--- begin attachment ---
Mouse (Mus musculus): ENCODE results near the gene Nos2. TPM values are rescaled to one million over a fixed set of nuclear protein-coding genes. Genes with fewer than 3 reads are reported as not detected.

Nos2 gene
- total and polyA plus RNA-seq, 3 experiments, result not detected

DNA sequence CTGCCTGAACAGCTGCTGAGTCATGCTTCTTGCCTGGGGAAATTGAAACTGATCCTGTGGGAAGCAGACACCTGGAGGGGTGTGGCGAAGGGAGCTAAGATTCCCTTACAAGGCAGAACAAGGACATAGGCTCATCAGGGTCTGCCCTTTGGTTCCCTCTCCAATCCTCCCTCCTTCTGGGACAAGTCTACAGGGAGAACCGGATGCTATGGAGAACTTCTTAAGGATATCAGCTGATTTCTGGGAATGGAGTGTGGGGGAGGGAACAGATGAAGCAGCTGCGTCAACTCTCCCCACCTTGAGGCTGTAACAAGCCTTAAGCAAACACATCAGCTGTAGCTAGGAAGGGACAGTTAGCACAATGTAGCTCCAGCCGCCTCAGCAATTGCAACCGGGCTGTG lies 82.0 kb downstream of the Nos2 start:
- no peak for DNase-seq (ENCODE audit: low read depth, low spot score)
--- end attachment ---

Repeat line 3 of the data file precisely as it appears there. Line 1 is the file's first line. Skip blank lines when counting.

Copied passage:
- total and polyA plus RNA-seq, 3 experiments, result not detected